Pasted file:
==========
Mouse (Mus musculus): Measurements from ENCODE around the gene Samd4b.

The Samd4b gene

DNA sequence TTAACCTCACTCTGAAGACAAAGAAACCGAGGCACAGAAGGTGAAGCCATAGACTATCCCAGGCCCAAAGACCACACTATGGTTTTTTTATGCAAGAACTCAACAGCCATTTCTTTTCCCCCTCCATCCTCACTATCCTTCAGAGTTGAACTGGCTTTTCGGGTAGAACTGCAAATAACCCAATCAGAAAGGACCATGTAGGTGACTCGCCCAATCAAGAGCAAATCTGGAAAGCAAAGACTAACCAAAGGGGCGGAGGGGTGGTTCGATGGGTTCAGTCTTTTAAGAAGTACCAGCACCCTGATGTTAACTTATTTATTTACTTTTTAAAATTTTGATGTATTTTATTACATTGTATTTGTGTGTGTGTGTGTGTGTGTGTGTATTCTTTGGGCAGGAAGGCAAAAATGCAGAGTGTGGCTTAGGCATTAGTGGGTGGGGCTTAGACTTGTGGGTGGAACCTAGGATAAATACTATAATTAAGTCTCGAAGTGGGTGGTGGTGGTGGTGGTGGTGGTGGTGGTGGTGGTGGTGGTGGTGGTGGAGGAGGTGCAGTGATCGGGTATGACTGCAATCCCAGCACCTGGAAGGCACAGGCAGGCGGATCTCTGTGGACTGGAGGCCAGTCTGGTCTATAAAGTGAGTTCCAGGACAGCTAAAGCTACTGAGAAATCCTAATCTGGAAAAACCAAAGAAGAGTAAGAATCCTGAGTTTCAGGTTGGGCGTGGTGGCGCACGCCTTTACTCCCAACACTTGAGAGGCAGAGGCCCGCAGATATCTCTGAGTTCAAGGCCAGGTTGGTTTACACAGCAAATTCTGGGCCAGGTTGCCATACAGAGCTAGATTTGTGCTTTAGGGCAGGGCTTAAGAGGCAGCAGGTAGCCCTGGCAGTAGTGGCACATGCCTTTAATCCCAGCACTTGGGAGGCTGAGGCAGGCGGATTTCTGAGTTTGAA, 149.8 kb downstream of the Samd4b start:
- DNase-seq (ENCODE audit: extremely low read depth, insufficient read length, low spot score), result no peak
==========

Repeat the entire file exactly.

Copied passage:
Mouse (Mus musculus): Measurements from ENCODE around the gene Samd4b.

The Samd4b gene

DNA sequence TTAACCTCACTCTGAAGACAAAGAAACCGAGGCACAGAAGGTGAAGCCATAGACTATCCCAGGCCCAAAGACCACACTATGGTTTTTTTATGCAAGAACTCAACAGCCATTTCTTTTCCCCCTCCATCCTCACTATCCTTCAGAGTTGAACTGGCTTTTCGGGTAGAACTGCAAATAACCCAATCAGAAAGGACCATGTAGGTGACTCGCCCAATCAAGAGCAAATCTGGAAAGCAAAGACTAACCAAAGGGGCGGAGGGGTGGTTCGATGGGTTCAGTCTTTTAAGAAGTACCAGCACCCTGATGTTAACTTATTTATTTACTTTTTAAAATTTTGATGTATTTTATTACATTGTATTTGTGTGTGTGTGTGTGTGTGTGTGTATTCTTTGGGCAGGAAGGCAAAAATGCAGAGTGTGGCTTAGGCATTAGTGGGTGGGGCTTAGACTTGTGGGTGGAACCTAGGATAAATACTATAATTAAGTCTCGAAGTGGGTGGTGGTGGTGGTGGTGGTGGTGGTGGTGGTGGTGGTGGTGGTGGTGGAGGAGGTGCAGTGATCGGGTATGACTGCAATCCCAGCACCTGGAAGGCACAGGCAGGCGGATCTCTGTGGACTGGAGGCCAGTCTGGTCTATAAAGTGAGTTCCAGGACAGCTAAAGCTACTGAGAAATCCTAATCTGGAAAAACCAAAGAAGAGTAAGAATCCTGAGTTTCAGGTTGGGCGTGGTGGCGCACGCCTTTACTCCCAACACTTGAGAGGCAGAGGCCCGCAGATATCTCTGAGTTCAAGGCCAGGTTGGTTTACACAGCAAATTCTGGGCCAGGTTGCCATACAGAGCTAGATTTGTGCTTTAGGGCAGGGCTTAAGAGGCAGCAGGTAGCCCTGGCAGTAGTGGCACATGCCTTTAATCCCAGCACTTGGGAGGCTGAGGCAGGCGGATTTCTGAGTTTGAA, 149.8 kb downstream of the Samd4b start:
- DNase-seq (ENCODE audit: extremely low read depth, insufficient read length, low spot score), result no peak